No. 584. Monday, August 23, 1714. Addison.

Hec gelidi fontes, hic mollia prata, Lycori, Hic Nemus, hic toto tecum consumerer ævo.'

Hilpa was one of the 150 Daughters of Zilpah, of the Race of Cohu, by whom some of the Learned think is meant Cain. She was exceedingly beautiful, and when she was but a Girl of threescore and ten Years of Age, received the Addresses of several who made Love to her. Among these were two Brothers, Harpath and Shalum; Harpath, being the First-born, was Master of that fruitful Region which lies at the Foot of Mount Tirzah, in the Southern Parts of China. Shalum (which is to say the Planter in the Chinese Language) possessed all the neighbouring Hills, and that great Range of Mountains which goes under the Name of Tirzah. Harpath was of a haughty contemptuous Spirit; Shalum was of a gentle Disposition, beloved both by God and Man.

It is said that, among the Antediluvian Women, the Daughters of Cohu had their Minds wholly set upon Riches; for which Reason the beautiful Hilpa preferr'd Harpath to Shalum, because of his numerous Flocks and Herds, that covered all the low Country which runs along the Foot of Mount Tirzah, and is watered by several Fountains and Streams breaking out of the Sides of that Mountain.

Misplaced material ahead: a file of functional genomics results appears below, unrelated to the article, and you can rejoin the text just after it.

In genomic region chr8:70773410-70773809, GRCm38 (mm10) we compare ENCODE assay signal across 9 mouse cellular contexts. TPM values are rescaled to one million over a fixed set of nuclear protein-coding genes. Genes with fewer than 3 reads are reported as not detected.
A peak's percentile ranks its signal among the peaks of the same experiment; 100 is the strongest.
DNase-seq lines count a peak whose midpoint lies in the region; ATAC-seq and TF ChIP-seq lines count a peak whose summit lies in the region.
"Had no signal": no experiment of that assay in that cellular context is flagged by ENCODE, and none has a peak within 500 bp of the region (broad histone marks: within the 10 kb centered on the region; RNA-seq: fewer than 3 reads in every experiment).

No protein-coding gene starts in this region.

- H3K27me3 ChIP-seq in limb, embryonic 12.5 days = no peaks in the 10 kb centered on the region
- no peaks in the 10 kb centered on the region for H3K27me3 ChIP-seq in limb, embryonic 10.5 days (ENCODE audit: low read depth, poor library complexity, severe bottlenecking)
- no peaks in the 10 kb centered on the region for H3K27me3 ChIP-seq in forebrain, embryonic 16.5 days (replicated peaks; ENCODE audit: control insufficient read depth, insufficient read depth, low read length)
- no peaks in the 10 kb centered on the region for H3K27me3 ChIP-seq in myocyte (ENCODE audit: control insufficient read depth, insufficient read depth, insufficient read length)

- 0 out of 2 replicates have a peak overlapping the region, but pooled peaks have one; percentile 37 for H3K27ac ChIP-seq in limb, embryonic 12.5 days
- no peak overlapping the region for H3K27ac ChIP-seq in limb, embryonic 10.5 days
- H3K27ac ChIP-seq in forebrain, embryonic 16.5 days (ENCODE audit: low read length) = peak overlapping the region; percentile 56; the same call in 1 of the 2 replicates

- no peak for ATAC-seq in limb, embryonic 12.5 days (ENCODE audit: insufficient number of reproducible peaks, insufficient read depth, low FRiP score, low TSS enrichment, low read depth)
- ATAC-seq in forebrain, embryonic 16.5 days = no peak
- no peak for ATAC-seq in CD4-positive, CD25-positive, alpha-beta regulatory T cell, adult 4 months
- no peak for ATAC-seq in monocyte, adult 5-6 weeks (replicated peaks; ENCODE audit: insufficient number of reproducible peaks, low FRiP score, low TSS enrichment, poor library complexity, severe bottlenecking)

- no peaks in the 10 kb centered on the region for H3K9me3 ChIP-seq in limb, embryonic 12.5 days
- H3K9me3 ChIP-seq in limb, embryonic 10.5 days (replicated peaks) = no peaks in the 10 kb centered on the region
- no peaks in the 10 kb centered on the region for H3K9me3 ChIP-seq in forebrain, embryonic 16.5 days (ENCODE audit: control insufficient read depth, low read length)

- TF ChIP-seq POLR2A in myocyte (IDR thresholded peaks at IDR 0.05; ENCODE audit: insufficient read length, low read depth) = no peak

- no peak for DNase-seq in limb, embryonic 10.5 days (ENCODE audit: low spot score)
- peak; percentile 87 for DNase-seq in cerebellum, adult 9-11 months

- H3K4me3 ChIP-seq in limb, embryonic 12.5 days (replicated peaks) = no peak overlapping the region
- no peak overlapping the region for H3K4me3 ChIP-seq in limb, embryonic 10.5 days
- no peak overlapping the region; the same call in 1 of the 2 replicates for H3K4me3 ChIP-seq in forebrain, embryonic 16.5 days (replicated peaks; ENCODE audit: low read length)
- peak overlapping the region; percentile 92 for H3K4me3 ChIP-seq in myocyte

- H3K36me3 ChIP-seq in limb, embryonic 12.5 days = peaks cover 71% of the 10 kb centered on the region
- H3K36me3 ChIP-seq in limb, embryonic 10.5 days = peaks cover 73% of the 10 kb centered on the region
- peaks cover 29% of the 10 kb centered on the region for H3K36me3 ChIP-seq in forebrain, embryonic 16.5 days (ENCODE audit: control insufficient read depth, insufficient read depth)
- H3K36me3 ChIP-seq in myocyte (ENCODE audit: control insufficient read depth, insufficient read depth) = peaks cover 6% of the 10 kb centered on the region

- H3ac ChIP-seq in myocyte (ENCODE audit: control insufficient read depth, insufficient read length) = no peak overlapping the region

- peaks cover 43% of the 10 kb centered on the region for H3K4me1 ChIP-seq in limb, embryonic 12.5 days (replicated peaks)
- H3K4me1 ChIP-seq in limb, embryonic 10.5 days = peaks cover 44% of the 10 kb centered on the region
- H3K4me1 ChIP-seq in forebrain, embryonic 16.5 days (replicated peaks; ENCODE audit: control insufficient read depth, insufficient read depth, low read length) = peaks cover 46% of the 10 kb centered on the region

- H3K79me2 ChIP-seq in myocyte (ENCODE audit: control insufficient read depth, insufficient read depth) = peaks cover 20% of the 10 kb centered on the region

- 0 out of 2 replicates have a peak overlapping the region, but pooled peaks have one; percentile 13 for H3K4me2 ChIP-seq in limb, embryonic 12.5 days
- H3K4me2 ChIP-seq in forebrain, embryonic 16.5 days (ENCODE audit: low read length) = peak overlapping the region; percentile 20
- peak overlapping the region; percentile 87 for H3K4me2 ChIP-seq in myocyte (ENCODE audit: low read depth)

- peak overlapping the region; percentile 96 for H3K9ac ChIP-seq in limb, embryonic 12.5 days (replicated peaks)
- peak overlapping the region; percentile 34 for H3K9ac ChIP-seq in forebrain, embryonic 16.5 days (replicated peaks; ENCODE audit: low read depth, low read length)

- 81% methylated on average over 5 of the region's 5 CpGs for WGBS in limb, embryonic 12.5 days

Harpath made so quick a Dispatch of his Courtship, that he married Hilpa in the hundredth Year of her Age; and being of an insolent Temper, laughed to Scorn his Brother Shalum for having pretended to the beautiful Hilpa, when he was Master of nothing but a long Chain of Rocks and Mountains. This so much provoked Shalum, that he is said to have cursed his Brother in the Bitterness of his Heart, and to have prayed that one of his Mountains might fall upon his Head if ever he came within the Shadow of it.

From this Time forward Harpath would never venture out of the Vallies, but came to an untimely End in the 250th Year of his Age, being drowned in a River as he attempted to cross it This River is called to this Day, from his Name who perished in it, the River Harpath, and, what is very remarkable, issues out of one of those Mountains which Shalum wished might fall upon his Brother, when he cursed him in the Bitterness of his Heart.